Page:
Covid Minister Chris Hipkins promised late yesterday to announce changes before the end of this month to allow returning New Zealanders to self-isolate at home.
It now seems certain it will mean the end, before Christmas, of the managed isolation and quarantine (MIQ) lottery system that has so stained Jacinda Ardern's, and New Zealand's, honour.
As New Zealand citizens, we have learned valuable lessons through this pandemic, including that the Wellington bureaucracy will lock us up not just because we have been sentenced by a court or on public health grounds, but just because they can.
It took huge public, political, legal and media pressure to force yesterday's u-turn. At a political level, Act's David Seymour led the charge, backed by National's Chris Bishop, once he moved on from his party's ludicrous proposal to spend half a billion dollars of taxpayers' money building permanent MIQ facilities.
The latest case to reach the media is Shelley Grierson, a 30-something New Zealander currently living in the UK, who tried to get home to be with her dying sister, Rebecca, who has days or weeks to live.
Of course, we shouldn't single out our local bureaucrats as especial monsters. Every first-year psychology student knows from the Stanford prison experiment what happens if you give anyone unchecked power. And unlike soldiers and police officers who usually work in the open, those making operational decisions about MIQ are faceless bureaucrats, hidden from view in the bowels of MBIE and the Ministry of Health. It's not surprising that they devolved into bureaucrats with iron hearts.
The story that forced the u-turn was broken by the Herald's Thomas Coughlan on Wednesday night. It concerned Shelley Grierson, a 30-something New Zealander currently living in the UK, who tried to get home to be with her dying sister Rebecca, who has days or weeks to live.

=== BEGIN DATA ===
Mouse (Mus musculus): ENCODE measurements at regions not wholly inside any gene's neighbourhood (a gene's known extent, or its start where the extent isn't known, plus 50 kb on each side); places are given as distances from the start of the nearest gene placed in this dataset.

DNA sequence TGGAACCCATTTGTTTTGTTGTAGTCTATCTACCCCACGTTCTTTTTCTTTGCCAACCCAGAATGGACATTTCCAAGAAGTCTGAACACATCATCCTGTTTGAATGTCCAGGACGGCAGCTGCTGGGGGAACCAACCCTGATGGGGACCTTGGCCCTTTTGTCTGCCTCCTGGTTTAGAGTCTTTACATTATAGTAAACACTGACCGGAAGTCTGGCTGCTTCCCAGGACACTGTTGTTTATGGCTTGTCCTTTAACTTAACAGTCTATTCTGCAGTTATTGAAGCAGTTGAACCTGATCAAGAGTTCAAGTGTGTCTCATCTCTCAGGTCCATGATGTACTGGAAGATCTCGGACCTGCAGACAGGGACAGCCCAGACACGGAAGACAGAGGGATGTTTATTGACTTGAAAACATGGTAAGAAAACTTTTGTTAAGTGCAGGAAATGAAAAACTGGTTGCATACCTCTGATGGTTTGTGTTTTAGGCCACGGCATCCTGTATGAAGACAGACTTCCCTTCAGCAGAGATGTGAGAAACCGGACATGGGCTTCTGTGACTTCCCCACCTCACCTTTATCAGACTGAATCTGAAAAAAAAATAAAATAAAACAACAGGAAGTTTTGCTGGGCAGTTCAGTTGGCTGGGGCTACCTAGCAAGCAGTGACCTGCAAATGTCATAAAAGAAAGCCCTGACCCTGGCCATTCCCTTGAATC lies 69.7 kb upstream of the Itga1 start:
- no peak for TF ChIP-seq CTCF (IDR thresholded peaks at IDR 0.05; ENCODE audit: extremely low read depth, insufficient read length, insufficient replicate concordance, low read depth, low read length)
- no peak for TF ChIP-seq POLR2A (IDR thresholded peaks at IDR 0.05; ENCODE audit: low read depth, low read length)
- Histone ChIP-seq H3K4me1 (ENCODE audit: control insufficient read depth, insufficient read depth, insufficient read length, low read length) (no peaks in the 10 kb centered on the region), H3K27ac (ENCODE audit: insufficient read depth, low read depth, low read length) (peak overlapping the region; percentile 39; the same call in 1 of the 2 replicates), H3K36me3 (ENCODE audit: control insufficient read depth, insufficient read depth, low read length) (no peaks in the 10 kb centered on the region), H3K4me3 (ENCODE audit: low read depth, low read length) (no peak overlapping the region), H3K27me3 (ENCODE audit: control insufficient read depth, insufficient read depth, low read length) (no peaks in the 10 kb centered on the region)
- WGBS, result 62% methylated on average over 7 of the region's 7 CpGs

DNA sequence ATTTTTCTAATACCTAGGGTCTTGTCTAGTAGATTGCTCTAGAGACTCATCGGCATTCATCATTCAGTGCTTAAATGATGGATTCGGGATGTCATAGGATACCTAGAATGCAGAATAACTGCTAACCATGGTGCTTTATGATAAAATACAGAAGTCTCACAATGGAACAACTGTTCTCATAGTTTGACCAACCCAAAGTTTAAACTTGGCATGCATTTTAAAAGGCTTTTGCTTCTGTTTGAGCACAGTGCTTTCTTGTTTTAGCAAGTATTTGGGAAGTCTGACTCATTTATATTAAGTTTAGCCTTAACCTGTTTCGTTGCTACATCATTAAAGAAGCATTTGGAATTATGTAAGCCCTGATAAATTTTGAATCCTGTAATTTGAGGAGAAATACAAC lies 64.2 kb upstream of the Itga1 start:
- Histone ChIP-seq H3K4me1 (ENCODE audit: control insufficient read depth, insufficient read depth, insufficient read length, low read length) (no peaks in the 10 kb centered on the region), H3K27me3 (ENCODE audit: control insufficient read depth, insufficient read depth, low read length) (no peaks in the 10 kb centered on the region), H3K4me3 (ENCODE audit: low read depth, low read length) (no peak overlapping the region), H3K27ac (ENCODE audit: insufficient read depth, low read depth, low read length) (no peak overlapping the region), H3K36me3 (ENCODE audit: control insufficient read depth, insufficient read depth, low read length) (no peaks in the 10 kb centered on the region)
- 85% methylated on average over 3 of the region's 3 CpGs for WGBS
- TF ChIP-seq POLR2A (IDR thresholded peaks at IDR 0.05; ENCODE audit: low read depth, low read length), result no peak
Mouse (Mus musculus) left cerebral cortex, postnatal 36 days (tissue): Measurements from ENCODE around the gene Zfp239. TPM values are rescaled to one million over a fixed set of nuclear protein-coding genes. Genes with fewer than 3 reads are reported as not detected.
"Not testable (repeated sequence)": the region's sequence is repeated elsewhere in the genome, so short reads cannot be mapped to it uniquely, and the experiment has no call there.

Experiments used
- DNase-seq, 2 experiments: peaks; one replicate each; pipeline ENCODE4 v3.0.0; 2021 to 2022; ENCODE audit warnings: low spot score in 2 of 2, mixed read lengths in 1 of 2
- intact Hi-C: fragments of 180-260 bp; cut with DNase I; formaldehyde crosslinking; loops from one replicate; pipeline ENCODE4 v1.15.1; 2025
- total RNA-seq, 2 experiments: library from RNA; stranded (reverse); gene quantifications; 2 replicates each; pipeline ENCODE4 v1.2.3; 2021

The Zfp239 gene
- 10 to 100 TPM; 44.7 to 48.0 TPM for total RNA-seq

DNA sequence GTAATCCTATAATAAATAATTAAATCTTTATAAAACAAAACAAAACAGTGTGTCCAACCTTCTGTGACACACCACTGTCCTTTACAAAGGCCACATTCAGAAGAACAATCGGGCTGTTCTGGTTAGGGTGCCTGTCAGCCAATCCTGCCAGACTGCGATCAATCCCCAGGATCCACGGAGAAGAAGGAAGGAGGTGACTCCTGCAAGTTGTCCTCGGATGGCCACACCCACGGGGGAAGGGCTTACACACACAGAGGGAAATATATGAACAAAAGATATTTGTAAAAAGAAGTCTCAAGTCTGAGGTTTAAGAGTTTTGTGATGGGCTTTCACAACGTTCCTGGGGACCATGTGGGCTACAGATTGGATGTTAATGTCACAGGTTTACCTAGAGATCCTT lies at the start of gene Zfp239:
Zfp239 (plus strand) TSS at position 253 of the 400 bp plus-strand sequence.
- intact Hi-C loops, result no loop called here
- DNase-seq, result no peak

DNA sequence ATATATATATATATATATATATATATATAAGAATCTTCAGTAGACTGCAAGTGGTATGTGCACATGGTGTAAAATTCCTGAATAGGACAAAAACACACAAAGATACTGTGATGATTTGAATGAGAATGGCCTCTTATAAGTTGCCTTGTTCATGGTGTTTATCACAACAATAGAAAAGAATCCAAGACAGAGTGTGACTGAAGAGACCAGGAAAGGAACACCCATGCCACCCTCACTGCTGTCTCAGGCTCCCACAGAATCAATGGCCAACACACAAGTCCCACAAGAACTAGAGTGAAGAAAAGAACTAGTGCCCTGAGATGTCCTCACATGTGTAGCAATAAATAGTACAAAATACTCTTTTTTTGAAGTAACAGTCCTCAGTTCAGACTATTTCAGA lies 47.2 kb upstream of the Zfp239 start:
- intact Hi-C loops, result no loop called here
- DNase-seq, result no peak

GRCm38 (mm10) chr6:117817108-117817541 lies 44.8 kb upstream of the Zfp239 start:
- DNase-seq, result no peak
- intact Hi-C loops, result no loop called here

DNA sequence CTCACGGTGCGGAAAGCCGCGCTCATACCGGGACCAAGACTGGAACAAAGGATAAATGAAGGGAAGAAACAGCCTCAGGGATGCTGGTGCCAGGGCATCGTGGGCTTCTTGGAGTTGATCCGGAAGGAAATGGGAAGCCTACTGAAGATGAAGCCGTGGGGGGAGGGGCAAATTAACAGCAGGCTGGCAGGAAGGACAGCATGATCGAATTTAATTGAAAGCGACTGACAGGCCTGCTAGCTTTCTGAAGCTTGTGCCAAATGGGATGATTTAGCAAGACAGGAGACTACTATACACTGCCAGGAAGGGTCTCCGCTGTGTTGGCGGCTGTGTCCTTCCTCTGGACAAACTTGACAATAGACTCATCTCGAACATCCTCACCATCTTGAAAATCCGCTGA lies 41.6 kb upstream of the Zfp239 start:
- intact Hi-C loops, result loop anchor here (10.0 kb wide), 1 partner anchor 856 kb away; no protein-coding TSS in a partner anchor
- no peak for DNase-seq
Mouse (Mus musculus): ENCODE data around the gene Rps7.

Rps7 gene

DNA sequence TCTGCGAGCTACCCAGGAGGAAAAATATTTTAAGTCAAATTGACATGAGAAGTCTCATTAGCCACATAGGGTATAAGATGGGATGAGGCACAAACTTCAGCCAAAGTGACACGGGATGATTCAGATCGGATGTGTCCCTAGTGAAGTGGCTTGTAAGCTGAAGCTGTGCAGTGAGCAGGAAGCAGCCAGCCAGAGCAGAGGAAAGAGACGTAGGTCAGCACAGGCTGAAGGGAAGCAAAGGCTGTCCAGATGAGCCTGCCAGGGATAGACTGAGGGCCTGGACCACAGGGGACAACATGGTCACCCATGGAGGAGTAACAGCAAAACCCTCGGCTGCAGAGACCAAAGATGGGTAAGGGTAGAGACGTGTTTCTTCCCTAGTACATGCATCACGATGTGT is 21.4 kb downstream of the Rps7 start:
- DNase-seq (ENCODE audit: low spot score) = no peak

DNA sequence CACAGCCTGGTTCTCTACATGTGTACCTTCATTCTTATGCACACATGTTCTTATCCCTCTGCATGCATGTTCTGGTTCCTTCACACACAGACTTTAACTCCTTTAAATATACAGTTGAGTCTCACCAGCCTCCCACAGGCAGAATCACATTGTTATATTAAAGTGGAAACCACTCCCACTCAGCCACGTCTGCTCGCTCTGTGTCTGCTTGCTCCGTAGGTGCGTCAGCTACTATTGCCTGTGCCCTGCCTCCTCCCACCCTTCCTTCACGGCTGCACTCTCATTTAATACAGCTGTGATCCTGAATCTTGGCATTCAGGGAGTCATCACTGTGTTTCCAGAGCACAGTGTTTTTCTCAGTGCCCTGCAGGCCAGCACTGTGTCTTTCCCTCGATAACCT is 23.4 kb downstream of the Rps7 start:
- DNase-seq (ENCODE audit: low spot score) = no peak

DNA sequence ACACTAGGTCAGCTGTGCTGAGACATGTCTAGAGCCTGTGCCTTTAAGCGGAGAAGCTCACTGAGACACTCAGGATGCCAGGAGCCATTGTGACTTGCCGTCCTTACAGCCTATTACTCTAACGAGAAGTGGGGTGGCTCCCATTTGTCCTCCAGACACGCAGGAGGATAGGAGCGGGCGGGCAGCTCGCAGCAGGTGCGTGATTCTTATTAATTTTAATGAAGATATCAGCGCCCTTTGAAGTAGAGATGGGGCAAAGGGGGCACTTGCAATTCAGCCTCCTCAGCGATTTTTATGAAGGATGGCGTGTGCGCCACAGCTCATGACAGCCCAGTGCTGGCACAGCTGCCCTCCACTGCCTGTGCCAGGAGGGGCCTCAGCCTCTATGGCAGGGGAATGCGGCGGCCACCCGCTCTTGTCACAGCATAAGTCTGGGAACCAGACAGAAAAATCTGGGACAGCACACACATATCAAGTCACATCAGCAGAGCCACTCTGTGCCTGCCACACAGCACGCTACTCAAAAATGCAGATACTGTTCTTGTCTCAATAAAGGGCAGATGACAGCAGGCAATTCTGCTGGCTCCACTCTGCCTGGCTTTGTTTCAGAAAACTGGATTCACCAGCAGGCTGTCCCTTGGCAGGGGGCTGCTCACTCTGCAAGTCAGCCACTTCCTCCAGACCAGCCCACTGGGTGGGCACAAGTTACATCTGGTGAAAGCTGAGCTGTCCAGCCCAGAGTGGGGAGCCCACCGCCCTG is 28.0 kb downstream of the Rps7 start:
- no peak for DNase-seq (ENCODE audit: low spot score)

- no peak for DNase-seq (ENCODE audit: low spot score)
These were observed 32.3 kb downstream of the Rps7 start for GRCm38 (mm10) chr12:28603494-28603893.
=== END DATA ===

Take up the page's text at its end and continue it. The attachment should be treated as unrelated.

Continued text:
As Shelley told Coughlan, this isn't an 80-year-old grandparent, or even her parents, whose passing is part of life. It is her older sister, to whom she is close. Like my friend and her husband of 56 years that I wrote about in August, who were prevented last year from being together as he died, neither Shelley nor Rebecca has Covid.
But unlike my friend and her husband, this latest and hopefully last monstrosity played out despite vaccines now being available. Shelley is not just double-vaccinated but has consistently tested negative for Covid. Yet Wellington bureaucrats turned down four applications for her to leave MIQ early, so she could be sure of being with her sister as she dies.
These rejections were despite work by no less than professors Michael Baker and Nick Wilson and their epidemiology colleagues from the University of Otago's medical school advising that New Zealand now represents greater Covid risk to people like Shelley than they do to New Zealand. That is, there was no public health justification for Shelley continuing to be detained by the state against her will.
The way the Ardern Government treated Shelley is the polar opposite of kindness. It has been maximally cruel and it is impossible to imagine a court thinking it is consistent with her citizenship rights under the Bill of Rights Act. After all, under our legal system inherited from England, it has been unlawful since the 12th century for the state to detain someone without good reason.